Visual balance in graphic design is defined by the thoughtful placement of elements in relation to each other, the palette being used, and the surrounding space with the goal to make everything work together as a seamless whole.
But to understand how to attain visual balance, we must first understand its importance. People are attracted to balance – balance equates safety and stability, whereas imbalance can lead to uneasiness, tension, and confusion. To illustrate, if you were to look at two buildings, one upright and the other leaning slightly, you’re more likely to go to the one standing upright as it would seem to be better built than its leaning counterpart. This logic applies to graphic design as well.
Balance can be achieved in various ways: In Symmetrical designs, if a line were to be drawn in the middle, each side would be similar to each other. Although symmetrical layouts are great for balance, they might not always be interesting to look at. Experimenting with this layout by using engaging elements and techniques can keep this layout from coming across as boring.
Contrary to its name, Asymmetry can be used to attain good balance. This can be used as an interesting layout and can give your design mobility. In asymmetry, both sides are different. An example would be several small elements on one side balancing out fewer or a singular large element on the other.
In Radial balance, objects are balanced in accordance to a singular point, like a snowflake. The objects “radiate” from that central point and can be placed in different distances from each other.
A less commonly mentioned balance is Mosaic balance. Similar to symmetrical balance, objects are placed in a grid-like template, but Mosaic balance encourages the eyes to look over the entire field, rather than staying on only the focal point. This is best described as an “organised mess”.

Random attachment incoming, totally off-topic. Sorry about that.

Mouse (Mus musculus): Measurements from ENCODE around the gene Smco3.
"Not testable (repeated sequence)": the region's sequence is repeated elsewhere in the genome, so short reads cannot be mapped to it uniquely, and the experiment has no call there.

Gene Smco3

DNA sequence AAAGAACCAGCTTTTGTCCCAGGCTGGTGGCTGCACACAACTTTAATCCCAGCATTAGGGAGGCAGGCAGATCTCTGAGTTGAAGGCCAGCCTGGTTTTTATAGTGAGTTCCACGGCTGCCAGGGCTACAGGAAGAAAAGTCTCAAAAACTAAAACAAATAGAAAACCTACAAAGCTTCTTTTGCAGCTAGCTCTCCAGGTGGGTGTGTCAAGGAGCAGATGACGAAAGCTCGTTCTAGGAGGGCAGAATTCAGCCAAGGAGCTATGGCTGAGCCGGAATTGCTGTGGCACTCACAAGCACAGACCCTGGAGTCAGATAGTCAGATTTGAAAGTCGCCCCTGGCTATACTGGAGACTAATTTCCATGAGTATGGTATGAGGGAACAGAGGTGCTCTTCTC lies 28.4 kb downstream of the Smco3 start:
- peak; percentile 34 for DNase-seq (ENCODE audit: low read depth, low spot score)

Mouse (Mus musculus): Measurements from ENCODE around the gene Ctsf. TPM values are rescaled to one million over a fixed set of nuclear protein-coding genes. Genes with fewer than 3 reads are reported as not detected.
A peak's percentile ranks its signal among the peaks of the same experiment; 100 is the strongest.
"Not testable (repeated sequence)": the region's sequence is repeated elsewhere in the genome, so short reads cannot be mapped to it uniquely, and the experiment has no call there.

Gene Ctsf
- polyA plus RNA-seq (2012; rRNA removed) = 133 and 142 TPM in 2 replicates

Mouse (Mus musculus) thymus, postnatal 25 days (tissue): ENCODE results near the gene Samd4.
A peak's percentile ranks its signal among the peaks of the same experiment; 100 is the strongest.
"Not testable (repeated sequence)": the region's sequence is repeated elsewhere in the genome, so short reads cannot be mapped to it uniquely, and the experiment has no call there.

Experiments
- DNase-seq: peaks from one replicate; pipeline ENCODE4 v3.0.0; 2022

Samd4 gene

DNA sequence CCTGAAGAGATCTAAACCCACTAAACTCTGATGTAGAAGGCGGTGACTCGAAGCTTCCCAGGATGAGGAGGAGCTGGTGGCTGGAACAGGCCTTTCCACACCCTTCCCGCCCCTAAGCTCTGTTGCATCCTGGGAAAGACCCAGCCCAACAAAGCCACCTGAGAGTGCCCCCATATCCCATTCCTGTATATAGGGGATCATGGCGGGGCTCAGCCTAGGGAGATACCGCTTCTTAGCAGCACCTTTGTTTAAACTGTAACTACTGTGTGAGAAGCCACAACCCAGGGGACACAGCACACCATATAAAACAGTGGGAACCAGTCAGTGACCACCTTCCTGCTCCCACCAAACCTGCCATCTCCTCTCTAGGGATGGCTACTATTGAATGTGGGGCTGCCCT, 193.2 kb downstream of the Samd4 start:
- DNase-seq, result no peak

There are other ways to achieve balance in graphic design. Being mindful of these details can make or break your design!
Smaller areas with vibrant or “highlight” colours go well with larger areas with neutral or “background” colours. Various shapes and their placements can make for a well-balanced field. Patterns or several repeated objects are orderly and satisfying to the eye. Movement can also be used to make for a more engaging design. Empty spaces can be filled in with small moving objects to keep your layout more engaging or to bring more attention to your point of focus.
Now that we’ve gone over the basics, it’s important to remember that rules are also meant to be broken. Know when to use or break the balance in your designs to keep things interesting and don’t be afraid to experiment with different placements and techniques so you can achieve a composition that’s visually appealing and just feels right.
Through the clever use of balance and design, behaviour can be affected. A viewer can be steered in a particular direction, towards a pre-agreed goal. This is vital in creating effective marketing and is the difference between art and graphic design.
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